August 16, 2016
Jon Jones may be back in the octagon sooner than expected according to Dana White in an interview with Jim Rome on Tuesday. White indicated that Jones’ removal from UFC 200 due to a flagged USADA test may reveal that the former light heavyweight champion did not knowingly take a banned substance.
According to a preliminary hearing on July 18th, the Nevada Athletic Commission indicated Jones tested positive for Hydroxy-clomiphene, an anti-estrogenic agent, and Letrozole metabolite, an aromatase inhibitor. These drugs are typically used in after a cycle of anabolic steroids.
Jones, whose case has yet to be heard by the Nevada Athletic Commission, indicated in an Instagram post on Sunday (although it has since been taken down) that he had found out “a lot of good news” and he expected to be back in the octagon “really soon.”
Although the NAC retains jurisdiction over Jones’ case, he is still subject to USADA discipline per the UFC Anti-Doping Policy. Neither organization has commented on Jones or White’s public statements.
If it is determined that Jones’ is clear of any wrongdoing, his case should be a sign that the UFC anti-doping policy should undergo changes. Requiring expediting results might not cure all the faults with this issue, but Jones was taken off of the biggest card of his career as well as costing the UFC excess money to alter the marketing for the event. If Jones did not take PEDs, he should have been able to headline UFC 200. Obviously, this is all speculation as White (who probably should not have revealed Jones’ test results but clearly that was the intent of the interview) was merely speculating to keep fans interested.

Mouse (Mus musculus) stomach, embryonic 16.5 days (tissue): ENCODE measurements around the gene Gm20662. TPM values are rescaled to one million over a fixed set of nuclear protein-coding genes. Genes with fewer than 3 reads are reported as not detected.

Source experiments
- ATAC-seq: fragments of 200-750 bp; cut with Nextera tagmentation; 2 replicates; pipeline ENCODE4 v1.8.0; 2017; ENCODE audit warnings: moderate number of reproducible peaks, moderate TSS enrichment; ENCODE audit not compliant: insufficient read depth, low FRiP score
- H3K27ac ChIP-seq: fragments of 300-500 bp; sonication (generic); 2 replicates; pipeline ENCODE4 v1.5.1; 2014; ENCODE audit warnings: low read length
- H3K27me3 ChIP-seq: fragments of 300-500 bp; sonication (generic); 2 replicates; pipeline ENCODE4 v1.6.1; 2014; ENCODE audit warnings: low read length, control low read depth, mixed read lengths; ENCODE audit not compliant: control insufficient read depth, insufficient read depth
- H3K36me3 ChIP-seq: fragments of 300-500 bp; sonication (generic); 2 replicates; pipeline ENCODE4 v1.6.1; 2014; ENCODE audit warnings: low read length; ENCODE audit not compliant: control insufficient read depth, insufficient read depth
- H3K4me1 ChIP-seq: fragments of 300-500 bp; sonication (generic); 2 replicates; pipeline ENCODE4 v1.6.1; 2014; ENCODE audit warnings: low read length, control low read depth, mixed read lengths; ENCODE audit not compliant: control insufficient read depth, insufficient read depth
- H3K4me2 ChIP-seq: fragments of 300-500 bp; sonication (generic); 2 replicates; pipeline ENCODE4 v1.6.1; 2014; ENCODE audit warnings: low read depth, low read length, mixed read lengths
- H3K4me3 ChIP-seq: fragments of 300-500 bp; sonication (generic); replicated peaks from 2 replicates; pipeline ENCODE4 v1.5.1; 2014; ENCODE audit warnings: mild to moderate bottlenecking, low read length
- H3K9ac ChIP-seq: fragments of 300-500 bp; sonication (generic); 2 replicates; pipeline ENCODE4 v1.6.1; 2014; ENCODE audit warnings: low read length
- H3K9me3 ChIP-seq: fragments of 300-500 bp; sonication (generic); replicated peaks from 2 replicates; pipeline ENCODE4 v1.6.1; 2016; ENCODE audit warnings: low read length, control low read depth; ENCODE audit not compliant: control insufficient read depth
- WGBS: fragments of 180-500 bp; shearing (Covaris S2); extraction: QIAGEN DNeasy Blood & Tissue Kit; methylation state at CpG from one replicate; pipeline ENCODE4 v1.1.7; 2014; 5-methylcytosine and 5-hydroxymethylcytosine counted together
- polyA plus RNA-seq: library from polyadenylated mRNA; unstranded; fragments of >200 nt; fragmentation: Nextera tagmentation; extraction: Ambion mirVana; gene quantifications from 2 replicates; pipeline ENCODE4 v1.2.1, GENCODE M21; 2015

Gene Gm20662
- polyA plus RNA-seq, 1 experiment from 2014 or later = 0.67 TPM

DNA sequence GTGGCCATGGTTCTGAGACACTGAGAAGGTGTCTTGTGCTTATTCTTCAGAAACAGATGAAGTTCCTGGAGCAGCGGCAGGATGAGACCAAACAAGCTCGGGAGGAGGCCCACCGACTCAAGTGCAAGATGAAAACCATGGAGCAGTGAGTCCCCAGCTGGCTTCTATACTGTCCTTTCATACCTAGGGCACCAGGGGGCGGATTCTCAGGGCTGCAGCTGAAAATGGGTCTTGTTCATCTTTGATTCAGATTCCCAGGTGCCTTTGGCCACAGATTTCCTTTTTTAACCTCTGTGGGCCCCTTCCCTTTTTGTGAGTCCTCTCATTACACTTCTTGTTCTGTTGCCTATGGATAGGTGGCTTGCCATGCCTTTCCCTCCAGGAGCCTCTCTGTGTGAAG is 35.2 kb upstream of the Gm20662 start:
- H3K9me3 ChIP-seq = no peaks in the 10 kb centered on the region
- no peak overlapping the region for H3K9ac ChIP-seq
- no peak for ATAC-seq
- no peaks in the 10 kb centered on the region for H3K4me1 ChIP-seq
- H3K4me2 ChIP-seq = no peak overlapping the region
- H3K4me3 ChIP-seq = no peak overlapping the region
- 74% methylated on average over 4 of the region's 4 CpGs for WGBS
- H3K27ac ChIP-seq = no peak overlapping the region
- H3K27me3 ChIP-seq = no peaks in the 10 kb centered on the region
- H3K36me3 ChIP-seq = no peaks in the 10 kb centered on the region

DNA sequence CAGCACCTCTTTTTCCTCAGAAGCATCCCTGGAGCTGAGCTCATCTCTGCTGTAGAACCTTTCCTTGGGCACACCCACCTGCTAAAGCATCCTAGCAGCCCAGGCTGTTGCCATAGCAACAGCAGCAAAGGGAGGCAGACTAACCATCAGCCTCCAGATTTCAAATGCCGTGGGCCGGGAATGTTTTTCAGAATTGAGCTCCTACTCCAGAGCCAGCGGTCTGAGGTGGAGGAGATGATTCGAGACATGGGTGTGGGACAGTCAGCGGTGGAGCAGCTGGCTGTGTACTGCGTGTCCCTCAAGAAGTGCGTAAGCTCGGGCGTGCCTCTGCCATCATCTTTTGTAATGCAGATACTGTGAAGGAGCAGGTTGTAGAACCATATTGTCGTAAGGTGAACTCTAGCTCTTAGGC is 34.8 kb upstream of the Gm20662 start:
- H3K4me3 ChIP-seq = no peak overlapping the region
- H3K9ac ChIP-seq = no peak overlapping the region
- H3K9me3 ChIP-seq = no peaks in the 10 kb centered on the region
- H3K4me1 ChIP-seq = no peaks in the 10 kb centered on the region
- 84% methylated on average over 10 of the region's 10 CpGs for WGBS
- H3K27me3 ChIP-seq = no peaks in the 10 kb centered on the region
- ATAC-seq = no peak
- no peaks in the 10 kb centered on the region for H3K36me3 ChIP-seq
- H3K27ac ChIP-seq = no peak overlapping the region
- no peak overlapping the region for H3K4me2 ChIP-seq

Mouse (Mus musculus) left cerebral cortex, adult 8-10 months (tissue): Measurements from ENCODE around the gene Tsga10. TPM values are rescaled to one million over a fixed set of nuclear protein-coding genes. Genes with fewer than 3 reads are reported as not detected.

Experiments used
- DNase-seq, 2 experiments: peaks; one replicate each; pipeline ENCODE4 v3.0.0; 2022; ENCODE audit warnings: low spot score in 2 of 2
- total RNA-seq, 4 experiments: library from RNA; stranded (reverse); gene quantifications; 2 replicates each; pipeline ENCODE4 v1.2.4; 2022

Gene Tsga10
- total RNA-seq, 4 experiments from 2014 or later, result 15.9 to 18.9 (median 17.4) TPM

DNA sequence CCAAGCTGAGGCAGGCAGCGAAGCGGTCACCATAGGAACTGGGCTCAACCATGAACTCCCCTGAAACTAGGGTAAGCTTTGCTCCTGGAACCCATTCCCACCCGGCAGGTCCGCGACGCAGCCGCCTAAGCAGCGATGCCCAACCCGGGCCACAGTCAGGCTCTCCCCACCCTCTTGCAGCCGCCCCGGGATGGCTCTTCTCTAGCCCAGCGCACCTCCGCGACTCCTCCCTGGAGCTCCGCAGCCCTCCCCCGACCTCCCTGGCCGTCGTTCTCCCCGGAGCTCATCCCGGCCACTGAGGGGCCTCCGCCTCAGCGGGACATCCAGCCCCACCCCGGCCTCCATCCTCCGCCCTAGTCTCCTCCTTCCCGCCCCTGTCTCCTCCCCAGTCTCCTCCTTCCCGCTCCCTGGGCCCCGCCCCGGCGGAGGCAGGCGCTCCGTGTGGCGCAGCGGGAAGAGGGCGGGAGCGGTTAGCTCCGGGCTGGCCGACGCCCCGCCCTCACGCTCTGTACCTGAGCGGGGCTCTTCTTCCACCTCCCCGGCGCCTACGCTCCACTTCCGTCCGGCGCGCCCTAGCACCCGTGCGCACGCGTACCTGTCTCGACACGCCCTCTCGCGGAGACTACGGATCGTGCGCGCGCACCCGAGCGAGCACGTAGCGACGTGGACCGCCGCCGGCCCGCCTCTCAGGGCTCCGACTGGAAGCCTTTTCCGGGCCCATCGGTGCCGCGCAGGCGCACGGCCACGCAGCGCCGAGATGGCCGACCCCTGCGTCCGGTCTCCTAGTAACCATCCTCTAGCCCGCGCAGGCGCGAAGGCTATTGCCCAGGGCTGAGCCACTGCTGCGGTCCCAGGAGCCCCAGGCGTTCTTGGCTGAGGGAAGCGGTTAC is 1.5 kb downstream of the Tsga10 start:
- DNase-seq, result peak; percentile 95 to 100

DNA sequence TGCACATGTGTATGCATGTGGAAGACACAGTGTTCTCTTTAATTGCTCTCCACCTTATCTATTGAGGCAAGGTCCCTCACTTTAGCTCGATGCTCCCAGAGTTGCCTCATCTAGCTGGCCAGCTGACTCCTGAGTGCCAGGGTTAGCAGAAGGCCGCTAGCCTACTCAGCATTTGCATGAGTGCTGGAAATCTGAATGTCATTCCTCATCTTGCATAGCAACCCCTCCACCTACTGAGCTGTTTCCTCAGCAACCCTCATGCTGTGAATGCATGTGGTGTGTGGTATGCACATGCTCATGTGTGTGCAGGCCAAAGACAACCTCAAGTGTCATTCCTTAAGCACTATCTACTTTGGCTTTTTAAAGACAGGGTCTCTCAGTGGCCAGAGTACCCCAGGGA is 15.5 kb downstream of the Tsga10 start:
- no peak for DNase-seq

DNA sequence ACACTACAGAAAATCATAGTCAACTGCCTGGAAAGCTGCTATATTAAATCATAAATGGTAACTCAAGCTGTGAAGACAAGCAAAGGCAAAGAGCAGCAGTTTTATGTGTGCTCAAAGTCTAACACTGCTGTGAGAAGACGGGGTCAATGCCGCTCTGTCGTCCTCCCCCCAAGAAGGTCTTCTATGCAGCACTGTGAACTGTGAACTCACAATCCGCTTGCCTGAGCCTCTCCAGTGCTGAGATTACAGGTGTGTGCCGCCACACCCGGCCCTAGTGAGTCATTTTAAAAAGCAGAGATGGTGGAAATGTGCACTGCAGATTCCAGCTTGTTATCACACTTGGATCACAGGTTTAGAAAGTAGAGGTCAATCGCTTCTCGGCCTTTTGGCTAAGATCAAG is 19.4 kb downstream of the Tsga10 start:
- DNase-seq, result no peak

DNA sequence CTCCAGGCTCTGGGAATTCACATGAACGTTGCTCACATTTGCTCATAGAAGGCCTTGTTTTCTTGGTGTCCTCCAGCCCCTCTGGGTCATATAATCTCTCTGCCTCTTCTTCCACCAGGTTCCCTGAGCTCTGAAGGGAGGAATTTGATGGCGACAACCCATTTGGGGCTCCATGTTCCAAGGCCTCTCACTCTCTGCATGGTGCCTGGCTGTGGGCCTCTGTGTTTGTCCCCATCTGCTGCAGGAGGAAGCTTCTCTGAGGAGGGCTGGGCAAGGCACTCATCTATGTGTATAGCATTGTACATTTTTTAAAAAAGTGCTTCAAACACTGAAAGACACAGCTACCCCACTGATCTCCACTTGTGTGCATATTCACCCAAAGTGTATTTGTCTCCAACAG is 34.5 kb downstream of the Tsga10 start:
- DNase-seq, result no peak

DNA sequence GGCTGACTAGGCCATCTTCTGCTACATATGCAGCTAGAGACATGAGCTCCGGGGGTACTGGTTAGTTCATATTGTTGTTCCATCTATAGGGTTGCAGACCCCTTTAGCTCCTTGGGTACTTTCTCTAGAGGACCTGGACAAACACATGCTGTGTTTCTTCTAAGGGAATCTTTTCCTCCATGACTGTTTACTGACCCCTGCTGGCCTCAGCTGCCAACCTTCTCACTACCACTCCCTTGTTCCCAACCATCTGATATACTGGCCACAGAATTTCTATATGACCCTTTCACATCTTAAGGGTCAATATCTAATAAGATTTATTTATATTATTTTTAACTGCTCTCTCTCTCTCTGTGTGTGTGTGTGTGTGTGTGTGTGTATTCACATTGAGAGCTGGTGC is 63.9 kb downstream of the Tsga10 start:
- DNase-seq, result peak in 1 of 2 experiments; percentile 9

August 15, 2016
Professional Fighters Association’s (PFA) Jeff Borris was a guest on The MMA Hour to discuss the newly formed PFA which seeks to unionize UFC fighters. Borris spoke at length about his reasons for his involvement and how his organization differs from MMAFA.
Borris was amazed when he first saw the bout and promotional agreement for Diaz-McGregor I as he saw things that were not valid, unenforceable and needed to be changed. Lloyd Pierson, a co-worker of Borris and the agent for Diaz, had asked Borris for input on the agreements.
With the seeming tension between MMAFA, Borris indicated that he did not oppose their purpose but believed that it was different from what PFA intendes to do for UFC fighters.
Among its action items once PFA has a bulk of the over 600 UFC contracted fighters on its side were health insurance, pension benefits, a grievance policy and a bargained-for drug policy.
Borris noted the concern existing UFC fighters have had with respect to organizing for fear of retaliation. He indicated that he will be in Vegas and hold a press conference this week as UFC 202 happens on Saturday night.